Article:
If Republicans successfully maintain their majority in the Senate, Sen. Mitch McConnell (R-K.Y.) would continue serving as the Senate Majority Leader. Last Tuesday on Twitter, he expressed his gratitude toward his party for electing him as their party leader again.

“We have a lot more to do to continue fighting for working families and strengthening our great country,” he tweeted. In another tweet, he called for “more smart, focused relief that is targeted to schools, healthcare, small businesses, [and] those who are hurting the most.”

With a Republican Senate, Biden would face difficulty pushing for a more progressive agenda and will not be able to enact his planned policies to address issues like climate change, healthcare, racial equality and gun violence as easily. 

“[A Republican-majority Senate] would mean that Biden has to take a more moderate approach to all policy proposals (and nominations, including judicial nominations) that he pushes forward,” said Dr. Amber E. Boydstun, professor of political science at University of California, Davis, in an email interview. “It would also mean that he needs to put more emphasis on executive orders, which do not require Senate approval but which also do not have as much power.”

AP has called 422 of the 435 House seats up for election as of today, and the Democratic House majority stands at 219-203. Although Democrats were expected to gain seats in the House, Republicans flipped several seats this election, including two so far in California.

Incumbent representative Anna Eshoo (D) won re-election in California’s 18th district and defeated Rishi Kumar (D) 63.2% to 36.8% with 90% of votes reported. For her next term, she plans on prioritizing an equitable, free distribution of the COVID-19 vaccine and bringing back the manufacturing of America’s drug supply back to the U.S.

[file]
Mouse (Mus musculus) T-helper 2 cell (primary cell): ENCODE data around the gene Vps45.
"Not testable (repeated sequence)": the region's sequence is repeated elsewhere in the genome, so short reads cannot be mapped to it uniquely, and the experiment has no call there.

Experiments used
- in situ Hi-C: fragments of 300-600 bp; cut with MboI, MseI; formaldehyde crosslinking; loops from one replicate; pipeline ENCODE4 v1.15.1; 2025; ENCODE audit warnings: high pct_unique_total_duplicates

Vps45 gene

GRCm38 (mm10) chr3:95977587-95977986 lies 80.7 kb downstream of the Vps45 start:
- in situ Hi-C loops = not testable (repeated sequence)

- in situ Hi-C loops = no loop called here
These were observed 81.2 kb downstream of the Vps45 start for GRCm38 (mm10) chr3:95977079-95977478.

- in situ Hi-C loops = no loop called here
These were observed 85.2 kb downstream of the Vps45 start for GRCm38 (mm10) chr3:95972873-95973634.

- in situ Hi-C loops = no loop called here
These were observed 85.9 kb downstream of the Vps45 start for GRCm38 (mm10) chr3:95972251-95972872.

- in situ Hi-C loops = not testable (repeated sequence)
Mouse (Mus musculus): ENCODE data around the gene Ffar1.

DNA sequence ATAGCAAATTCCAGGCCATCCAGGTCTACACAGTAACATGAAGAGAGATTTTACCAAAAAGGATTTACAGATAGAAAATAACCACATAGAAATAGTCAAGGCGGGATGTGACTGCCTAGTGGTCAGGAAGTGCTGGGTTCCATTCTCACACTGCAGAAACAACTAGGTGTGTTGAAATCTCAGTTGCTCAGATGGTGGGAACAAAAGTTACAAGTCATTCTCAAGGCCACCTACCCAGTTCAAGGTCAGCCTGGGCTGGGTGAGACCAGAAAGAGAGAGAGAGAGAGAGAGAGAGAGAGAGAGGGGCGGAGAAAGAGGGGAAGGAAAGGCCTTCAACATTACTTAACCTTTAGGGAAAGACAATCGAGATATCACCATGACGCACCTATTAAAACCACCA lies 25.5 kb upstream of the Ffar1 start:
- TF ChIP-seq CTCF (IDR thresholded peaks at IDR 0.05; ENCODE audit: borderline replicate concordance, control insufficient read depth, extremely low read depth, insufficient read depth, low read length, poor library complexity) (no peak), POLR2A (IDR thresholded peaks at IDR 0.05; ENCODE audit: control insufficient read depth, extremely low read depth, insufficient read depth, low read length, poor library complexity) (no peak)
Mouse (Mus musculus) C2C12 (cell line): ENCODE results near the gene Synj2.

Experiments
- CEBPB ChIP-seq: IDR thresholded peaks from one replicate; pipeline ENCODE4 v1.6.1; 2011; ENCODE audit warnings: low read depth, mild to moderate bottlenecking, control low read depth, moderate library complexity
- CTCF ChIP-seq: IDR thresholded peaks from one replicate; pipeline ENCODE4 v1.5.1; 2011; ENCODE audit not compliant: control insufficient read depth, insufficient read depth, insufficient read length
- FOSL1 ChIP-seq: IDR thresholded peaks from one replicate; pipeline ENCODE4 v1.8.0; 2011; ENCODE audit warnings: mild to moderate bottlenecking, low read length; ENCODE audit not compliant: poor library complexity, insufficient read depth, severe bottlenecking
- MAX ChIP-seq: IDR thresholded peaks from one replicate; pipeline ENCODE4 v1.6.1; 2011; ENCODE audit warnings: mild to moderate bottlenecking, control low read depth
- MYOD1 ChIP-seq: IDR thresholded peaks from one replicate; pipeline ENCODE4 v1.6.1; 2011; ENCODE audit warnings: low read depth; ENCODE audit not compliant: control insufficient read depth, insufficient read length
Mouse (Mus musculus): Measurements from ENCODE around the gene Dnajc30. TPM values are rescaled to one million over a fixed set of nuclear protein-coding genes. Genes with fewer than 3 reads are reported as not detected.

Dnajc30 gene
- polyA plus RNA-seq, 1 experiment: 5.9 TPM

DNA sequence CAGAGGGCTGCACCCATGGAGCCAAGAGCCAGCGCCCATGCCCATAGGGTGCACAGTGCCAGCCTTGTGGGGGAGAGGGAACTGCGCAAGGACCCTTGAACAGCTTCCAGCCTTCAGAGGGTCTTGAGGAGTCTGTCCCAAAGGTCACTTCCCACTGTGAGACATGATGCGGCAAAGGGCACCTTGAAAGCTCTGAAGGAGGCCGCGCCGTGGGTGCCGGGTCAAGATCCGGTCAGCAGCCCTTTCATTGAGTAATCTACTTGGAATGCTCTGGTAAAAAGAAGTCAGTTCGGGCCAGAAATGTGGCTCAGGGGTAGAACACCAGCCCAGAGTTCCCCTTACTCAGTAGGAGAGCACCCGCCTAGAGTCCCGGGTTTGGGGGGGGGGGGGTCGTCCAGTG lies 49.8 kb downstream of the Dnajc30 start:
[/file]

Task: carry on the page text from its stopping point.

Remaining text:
“Whether someone has voted for me or not, I represent everyone, and I’ve always operated that way,” Eshoo said in an interview with Harker Aquila on Oct. 29. “It’s very clear in my record, and how I have conducted myself, that you have to always work to unite people, whether they have supported you or not.”

In an email interview, Kumar, who ran a grassroots campaign that recruited over a thousand high school and college interns, addressed the set of challenges facing the Bay Area and America in the upcoming years: the pandemic, unemployment and the housing crisis, climate change and revitalizing the U.S. economy. 

“I ask every student to take up one cause and never stop fighting for it,” Kumar said. “Our leaders are increasingly out of touch with the needs of the people. They are playing partisan politics, playing ball with the lobbyists. If this young generation decides to vote, they can move mountains.”

California’s 21st and 25th districts, two of the 13 House races yet to be called by the AP, are both close. Incumbent representative David Valadao (R-C.A.) is leading by 1.2 percentage points against Democratic Candidate Terrance John Cox in the 21st district with 84% of votes reported, while incumbent Mike Garcia (R-C.A.), who has been in office since Democratic representative Katie Hill’s resignation in May, is currently tied 50% to 50% against Democratic candidate Christy Smith with 86% of votes reported in the 25th district. Keep up with the AP’s election results reporting here.

Additional reporting by Sarah Mohammed.